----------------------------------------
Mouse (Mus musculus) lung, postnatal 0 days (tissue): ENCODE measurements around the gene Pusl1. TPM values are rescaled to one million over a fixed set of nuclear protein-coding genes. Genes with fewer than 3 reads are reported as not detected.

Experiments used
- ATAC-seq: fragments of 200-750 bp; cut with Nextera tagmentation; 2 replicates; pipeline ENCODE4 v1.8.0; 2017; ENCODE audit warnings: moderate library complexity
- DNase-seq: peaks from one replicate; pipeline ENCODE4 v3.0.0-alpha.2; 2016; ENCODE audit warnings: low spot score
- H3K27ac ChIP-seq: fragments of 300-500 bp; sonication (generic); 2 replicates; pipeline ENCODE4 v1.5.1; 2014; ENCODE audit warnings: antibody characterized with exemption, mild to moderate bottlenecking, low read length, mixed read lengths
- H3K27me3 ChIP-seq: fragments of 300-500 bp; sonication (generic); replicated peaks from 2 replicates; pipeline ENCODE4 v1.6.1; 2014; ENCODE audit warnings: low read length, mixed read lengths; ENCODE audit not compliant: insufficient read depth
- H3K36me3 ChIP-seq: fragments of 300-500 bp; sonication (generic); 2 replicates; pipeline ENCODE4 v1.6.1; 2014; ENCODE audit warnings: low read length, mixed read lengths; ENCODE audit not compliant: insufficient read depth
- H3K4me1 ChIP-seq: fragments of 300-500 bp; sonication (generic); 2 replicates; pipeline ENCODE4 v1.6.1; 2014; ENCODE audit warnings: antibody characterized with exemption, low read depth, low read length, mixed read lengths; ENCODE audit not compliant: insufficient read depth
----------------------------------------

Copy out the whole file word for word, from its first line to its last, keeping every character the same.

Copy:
Mouse (Mus musculus) lung, postnatal 0 days (tissue): ENCODE measurements around the gene Pusl1. TPM values are rescaled to one million over a fixed set of nuclear protein-coding genes. Genes with fewer than 3 reads are reported as not detected.

Experiments used
- ATAC-seq: fragments of 200-750 bp; cut with Nextera tagmentation; 2 replicates; pipeline ENCODE4 v1.8.0; 2017; ENCODE audit warnings: moderate library complexity
- DNase-seq: peaks from one replicate; pipeline ENCODE4 v3.0.0-alpha.2; 2016; ENCODE audit warnings: low spot score
- H3K27ac ChIP-seq: fragments of 300-500 bp; sonication (generic); 2 replicates; pipeline ENCODE4 v1.5.1; 2014; ENCODE audit warnings: antibody characterized with exemption, mild to moderate bottlenecking, low read length, mixed read lengths
- H3K27me3 ChIP-seq: fragments of 300-500 bp; sonication (generic); replicated peaks from 2 replicates; pipeline ENCODE4 v1.6.1; 2014; ENCODE audit warnings: low read length, mixed read lengths; ENCODE audit not compliant: insufficient read depth
- H3K36me3 ChIP-seq: fragments of 300-500 bp; sonication (generic); 2 replicates; pipeline ENCODE4 v1.6.1; 2014; ENCODE audit warnings: low read length, mixed read lengths; ENCODE audit not compliant: insufficient read depth
- H3K4me1 ChIP-seq: fragments of 300-500 bp; sonication (generic); 2 replicates; pipeline ENCODE4 v1.6.1; 2014; ENCODE audit warnings: antibody characterized with exemption, low read depth, low read length, mixed read lengths; ENCODE audit not compliant: insufficient read depth